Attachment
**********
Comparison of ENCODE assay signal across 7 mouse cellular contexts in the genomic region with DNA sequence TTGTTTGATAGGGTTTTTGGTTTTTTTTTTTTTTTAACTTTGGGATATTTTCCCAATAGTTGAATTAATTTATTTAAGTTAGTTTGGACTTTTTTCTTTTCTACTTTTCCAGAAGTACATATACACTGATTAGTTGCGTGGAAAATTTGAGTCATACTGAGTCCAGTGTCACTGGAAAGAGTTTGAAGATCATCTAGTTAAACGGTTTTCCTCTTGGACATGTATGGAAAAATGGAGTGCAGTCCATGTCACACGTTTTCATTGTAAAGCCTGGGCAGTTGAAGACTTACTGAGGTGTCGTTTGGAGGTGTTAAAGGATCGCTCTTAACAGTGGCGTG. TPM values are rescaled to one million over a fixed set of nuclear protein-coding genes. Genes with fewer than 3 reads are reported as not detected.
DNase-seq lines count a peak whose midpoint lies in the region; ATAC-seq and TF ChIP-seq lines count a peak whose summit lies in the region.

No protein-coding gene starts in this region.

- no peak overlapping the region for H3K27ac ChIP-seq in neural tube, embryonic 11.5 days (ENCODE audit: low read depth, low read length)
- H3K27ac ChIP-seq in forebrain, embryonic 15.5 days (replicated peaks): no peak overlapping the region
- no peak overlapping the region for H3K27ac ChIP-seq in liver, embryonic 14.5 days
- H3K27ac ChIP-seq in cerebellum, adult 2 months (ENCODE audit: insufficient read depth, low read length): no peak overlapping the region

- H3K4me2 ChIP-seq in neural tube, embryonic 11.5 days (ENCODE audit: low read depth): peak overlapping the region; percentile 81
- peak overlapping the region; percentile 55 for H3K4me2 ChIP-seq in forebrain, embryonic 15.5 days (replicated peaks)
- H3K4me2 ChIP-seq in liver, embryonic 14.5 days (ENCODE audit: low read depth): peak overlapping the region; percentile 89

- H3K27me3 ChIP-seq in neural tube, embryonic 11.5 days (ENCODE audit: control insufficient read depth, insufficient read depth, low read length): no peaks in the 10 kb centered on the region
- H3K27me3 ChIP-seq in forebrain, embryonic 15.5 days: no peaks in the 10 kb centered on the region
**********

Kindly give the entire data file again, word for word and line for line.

Comparison of ENCODE assay signal across 7 mouse cellular contexts in the genomic region with DNA sequence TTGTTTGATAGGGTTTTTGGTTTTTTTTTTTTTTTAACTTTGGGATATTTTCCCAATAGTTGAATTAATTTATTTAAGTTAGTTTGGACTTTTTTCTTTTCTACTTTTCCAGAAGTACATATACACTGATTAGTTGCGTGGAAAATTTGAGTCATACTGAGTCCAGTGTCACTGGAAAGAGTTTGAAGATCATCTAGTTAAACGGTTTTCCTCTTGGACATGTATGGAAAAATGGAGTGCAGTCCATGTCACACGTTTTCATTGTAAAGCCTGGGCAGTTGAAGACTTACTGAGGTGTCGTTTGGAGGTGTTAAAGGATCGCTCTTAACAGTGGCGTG. TPM values are rescaled to one million over a fixed set of nuclear protein-coding genes. Genes with fewer than 3 reads are reported as not detected.
DNase-seq lines count a peak whose midpoint lies in the region; ATAC-seq and TF ChIP-seq lines count a peak whose summit lies in the region.

No protein-coding gene starts in this region.

- no peak overlapping the region for H3K27ac ChIP-seq in neural tube, embryonic 11.5 days (ENCODE audit: low read depth, low read length)
- H3K27ac ChIP-seq in forebrain, embryonic 15.5 days (replicated peaks): no peak overlapping the region
- no peak overlapping the region for H3K27ac ChIP-seq in liver, embryonic 14.5 days
- H3K27ac ChIP-seq in cerebellum, adult 2 months (ENCODE audit: insufficient read depth, low read length): no peak overlapping the region

- H3K4me2 ChIP-seq in neural tube, embryonic 11.5 days (ENCODE audit: low read depth): peak overlapping the region; percentile 81
- peak overlapping the region; percentile 55 for H3K4me2 ChIP-seq in forebrain, embryonic 15.5 days (replicated peaks)
- H3K4me2 ChIP-seq in liver, embryonic 14.5 days (ENCODE audit: low read depth): peak overlapping the region; percentile 89

- H3K27me3 ChIP-seq in neural tube, embryonic 11.5 days (ENCODE audit: control insufficient read depth, insufficient read depth, low read length): no peaks in the 10 kb centered on the region
- H3K27me3 ChIP-seq in forebrain, embryonic 15.5 days: no peaks in the 10 kb centered on the region